It looks like the Lake Ballinger Community Association has convinced Edmonds and Mountlake Terrace to fish and cut bait when it comes to addressing flooding problems that have plagued lake-side property owners for years.
The two jurisdictions that share the lake near the King and Snohomish county line have agreed to cooperate in a hydraulic and hydrologic study to show characteristics of the outflow system and how they influence the level of the lake.”We’re trying to determine what the impact of lowering the lake would be on McAleer Creek,” said Mike Shaw, storm water program manager for Mountlake Terrace.
“We need to know how the hydraulics work out there,” added Don Fiene, assistant city engineer for Edmonds. “This is nothing new. A group that’s focused and earnest has brought it up again.”
He was referring to the community association.
The cost of the study, which could begin in a few months, primarily would be borne by Edmonds and Mountlake Terrace, Fiene said. The estimated cost will be between $15,000-$25,000, Shaw noted. Lynnwood and Shoreline may be asked to share in the cost.Water quality is a separate issue that is being addressed through monitoring by the community association and a year-long study of chiefly phosphorous levels by the state Department of Ecology.Water-quality problems, according to the homeowners’ group, include decomposing material that depletes oxygen and encourages algae bloom, and fecal coliform from goose droppings.
In an attempt to control the latter, the U.S. Department of Agriculture is paid by Mountlake Terrace to addle, or oil, Canada geese eggs during breeding season so they don’t hatch and contribute more pollution. They do that once a year.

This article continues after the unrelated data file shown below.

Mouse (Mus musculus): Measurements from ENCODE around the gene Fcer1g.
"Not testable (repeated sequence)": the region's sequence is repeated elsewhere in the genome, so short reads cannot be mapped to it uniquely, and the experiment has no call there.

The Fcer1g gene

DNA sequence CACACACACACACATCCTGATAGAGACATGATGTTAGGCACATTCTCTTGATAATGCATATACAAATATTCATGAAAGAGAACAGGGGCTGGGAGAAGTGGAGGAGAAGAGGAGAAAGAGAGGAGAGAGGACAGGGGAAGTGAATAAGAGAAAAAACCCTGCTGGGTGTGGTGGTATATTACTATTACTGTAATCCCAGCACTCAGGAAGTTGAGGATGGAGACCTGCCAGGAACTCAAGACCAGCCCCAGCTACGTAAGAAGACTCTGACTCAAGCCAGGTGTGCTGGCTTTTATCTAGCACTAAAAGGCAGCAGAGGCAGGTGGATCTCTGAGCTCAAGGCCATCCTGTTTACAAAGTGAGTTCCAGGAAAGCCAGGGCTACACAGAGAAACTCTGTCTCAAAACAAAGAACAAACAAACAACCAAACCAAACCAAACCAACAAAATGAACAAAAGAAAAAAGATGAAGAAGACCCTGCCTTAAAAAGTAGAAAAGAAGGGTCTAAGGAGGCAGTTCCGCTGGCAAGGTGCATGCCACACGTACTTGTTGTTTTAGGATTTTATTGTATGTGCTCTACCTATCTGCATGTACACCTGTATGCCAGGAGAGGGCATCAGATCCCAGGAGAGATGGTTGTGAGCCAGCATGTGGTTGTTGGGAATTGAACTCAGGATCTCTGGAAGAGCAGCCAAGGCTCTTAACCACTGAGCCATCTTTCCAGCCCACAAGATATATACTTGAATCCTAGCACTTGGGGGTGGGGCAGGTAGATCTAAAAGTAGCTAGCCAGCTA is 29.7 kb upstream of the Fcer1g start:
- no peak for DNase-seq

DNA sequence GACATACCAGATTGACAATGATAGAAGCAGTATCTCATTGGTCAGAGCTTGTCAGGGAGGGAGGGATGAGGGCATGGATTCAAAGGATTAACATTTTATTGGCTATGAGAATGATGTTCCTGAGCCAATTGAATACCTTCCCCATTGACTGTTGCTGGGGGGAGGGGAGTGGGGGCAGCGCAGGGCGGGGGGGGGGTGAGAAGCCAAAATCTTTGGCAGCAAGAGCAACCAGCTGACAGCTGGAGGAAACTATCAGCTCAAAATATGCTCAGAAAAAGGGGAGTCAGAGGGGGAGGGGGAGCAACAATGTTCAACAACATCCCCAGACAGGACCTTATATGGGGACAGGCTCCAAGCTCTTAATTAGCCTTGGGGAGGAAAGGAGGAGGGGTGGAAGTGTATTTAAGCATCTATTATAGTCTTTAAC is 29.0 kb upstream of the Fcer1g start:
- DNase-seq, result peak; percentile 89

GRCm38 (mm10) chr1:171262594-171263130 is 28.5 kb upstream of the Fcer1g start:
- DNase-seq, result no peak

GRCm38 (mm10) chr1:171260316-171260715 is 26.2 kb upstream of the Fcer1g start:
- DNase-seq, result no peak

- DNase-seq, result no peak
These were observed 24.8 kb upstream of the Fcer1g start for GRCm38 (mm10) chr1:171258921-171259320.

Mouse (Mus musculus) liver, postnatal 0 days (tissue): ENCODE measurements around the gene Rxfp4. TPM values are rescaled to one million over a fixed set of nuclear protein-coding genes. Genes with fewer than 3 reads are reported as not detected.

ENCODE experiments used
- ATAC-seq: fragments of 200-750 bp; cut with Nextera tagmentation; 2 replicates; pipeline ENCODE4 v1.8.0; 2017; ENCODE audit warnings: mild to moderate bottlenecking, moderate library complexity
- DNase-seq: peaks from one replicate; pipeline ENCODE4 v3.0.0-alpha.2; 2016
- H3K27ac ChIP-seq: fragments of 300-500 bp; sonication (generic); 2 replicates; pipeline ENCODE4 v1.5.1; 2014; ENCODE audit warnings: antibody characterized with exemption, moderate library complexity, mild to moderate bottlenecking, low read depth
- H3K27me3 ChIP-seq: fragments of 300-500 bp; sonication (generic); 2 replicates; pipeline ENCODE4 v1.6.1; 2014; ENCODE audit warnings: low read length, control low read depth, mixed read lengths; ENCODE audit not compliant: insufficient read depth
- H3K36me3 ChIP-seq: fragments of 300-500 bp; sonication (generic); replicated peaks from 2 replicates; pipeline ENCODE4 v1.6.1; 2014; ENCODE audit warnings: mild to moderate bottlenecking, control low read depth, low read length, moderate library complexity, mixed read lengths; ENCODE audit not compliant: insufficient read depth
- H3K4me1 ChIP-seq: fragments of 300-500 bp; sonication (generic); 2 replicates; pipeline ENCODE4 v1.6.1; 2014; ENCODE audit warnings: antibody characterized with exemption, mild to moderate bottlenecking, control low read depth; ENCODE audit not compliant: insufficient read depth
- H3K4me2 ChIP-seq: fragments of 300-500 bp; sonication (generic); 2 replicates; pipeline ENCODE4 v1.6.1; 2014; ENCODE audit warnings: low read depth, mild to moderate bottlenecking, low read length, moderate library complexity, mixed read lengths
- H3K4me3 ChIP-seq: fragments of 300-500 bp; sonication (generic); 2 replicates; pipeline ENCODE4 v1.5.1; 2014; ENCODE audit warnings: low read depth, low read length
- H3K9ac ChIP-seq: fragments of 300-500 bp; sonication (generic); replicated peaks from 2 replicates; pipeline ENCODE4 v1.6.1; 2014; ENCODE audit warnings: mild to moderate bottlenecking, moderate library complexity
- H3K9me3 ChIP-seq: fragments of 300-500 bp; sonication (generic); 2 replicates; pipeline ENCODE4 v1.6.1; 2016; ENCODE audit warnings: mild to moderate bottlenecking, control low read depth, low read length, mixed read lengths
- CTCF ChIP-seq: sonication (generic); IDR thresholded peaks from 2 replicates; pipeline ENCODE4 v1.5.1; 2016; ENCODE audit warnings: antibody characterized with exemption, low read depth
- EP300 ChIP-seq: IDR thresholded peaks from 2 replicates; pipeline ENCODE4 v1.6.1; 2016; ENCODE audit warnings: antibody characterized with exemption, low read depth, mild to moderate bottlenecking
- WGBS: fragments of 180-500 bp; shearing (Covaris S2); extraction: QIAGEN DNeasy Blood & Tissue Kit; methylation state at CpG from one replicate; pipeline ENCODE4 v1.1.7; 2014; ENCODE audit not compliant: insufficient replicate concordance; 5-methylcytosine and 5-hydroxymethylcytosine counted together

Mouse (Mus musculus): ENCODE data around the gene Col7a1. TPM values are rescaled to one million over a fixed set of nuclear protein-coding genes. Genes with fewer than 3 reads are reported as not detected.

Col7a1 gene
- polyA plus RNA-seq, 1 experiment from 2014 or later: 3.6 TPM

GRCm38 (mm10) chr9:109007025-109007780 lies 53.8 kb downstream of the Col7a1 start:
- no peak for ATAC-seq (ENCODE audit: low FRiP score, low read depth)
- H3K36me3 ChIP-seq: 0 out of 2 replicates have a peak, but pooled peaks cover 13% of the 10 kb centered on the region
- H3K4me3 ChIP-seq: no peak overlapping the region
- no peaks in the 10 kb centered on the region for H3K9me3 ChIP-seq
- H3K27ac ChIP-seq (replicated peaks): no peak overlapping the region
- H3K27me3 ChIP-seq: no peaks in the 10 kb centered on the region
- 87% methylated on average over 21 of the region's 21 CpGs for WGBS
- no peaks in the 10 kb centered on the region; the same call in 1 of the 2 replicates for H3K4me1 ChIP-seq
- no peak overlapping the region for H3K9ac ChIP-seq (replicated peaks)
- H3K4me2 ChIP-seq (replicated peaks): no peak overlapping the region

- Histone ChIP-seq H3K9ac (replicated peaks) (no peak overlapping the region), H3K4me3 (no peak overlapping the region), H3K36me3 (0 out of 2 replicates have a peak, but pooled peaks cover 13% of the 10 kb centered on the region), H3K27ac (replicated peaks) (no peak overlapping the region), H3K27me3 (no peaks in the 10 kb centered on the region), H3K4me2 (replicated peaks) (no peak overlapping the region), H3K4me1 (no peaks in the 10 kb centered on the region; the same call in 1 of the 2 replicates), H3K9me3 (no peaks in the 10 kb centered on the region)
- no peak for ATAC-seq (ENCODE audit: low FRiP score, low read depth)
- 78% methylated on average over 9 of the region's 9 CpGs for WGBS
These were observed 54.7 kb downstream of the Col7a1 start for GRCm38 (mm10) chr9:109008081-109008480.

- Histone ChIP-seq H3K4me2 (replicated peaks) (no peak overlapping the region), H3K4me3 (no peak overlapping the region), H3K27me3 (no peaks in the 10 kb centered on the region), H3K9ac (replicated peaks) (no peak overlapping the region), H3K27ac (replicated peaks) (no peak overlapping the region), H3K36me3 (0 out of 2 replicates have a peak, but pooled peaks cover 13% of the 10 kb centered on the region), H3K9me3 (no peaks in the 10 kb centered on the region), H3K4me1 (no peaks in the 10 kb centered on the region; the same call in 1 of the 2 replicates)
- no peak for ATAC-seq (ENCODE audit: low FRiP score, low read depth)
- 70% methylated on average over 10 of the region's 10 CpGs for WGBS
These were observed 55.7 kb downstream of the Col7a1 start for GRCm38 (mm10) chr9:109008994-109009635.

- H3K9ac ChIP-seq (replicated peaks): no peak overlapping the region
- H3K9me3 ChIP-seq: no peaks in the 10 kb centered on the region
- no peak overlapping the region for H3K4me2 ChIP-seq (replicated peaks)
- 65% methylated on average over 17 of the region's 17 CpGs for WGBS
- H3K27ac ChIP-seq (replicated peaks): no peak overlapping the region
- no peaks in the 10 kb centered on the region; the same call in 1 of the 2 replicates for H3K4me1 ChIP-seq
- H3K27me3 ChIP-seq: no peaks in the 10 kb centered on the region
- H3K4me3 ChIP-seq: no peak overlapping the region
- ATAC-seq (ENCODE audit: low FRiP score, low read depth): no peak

Edmonds will not participate in the egg-addling effort because the property in question is private, noted Fiene. To do so would set a precedent of the city paying to solve a problem on private land.
“It’s not a new thing,” said Fiene of the flooding, which is most troublesome during the rainy winter months. But that issue — and that of water quality — have resurfaced recently due to a campaign by the community association, which was founded in 1923 and regenerated in 2004.
Led by Jerry Thorsen, association president, property owners have taken their concerns to the Department of Ecology, Edmonds and Mountlake Terrace city councils and South Snohomish Cities. Lynnwood and Shoreline councils are next on their list.
“Due to urbanization, the lake has just gotten worse and worse,” said Thorsen, who has lived on Lake Ballinger for about 30 years.
The last major flooding of Lake Ballinger occurred in the winter of 1996-7, Thorsen said. But a high lake level coupled with lots of rain and impeded outflow through culverts that attract beavers and debris blockage result in periodic flooding of lawns, docks and sometimes crawl spaces of lake-front homes, he continued.
Lake levels are dictated by a Snohomish County Superior Court order issued in 1942 and reaffirmed in 1982. They are adjusted quarterly at the McAleer Creek weir (a small dam) on Nile Shrine Center property by officials from Mountlake Terrace.
Due to its design, the weir can only be dropped about 12 inches below the maximum lake level as ordered by the court, Shaw said. So during major storm events, water volume overflows the entire weir and is restricted by a downstream culvert, he explained.
The study will address this issue.
The community association would like to see the court order revisited. An increase in the water capacity of the lake by lowering the lake level 12-18 inches during the rainy season would alleviate most of the flooding, Thorsen asserted.
The only way to lower the lake is through revisiting the court order.
The association also is pushing for revival of an interlocal agreement between Edmonds and Mountlake Terrace that dates back to the 1980s. It had no expiration date but faded away a decade later due to budget and staffing shortages in Mountlake Terrace. The agreement focused on the monitoring of water quality.
Any new agreement, noted Shaw, will focus on new state and local water-quality regulations. “We see the handwriting on the wall,” he said of the inevitability of a revived agreement.